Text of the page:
Wednesday, June 16, 2004

You Know...

This site is really crude, but it's something I think all girls ought to read. The Ladder Theory doesn't pertain to all, or perhaps even most (I haven't exactly conducted a survey) guys, but I would say that at least a very mild form of it is present in the thinking of all straight men. I could, and perhaps might later, write a long essay on this, but I'll limit myself to a few comments for now. If you replace "sleep with" with "date/court/marry," it's not as offensive. Also, recognize that being "unattractive" shouldn't be construed as a synonym for "wolf ugly" (though, let's be honest, the possibility exists). Quite simply, it may be that a guy thinks that he and a girl would not be a very good match. This could be for any number of reasons, including religious conflicts, personality clashes (two very dominant personalities, for example), or more shallow things like looks or money. The guy may, of course, still find the girl very attractive, but will suppress that feeling because he knows that there are other girls out there whom he finds more attractive. A scenario might help.

Andrew is a strongly committed Christian who prefers to take a leadership role in his relationships. He is friends with Becky, Carrie, and Denise. Andrew thinks that Becky, Carrie, and Denise are very pretty and intelligent, and feels that marrying any one of them would not exactly be the end of the world for him. Becky is a Buddhist, and so Andrew demotes her on his "ladder." Carrie, while a Christian, is very dominant, and so she too is demoted. Denise is a Christian and slightly shy, and so she gets the highest position of the three girls on Andrew's ladder. Andrew could expect to be happy with any of these girls. However, he chooses not to pursue Becky and Carrie because he is interested in Denise. This doesn't mean that he isn't tempted to ask the first two girls out, or might not end up seeing one of them if Denise rejects him or he can't work up the courage to ask out Denise.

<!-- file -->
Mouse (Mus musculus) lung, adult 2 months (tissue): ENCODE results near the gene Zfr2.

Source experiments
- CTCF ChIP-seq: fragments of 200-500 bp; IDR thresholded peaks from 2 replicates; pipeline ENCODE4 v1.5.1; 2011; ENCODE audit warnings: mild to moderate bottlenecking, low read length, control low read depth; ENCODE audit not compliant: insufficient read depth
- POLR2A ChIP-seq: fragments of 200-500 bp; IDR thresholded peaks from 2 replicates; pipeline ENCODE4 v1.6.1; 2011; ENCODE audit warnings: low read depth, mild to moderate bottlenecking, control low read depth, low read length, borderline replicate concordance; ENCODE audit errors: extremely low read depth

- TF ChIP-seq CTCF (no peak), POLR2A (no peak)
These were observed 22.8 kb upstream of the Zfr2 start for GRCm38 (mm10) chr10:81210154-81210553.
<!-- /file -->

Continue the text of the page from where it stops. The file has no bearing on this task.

But, back to the original theory. As Josh notes, nearly all guys recognize it as being valid, at least in essence, while most girls will reject it out of hand. My guess is that girls simply can't bear the thought that guys they know and trust might think of them that way. And, to some extent, the girls are right. If we're truly your friends (whether we're "interested" in you or not), we do our best not to think of you like that, and certainly not to act on that. But, as sinful creatures, the temptation is present.

What do you think? Girls especially are invited to comment, and you can feel free to not use your names.

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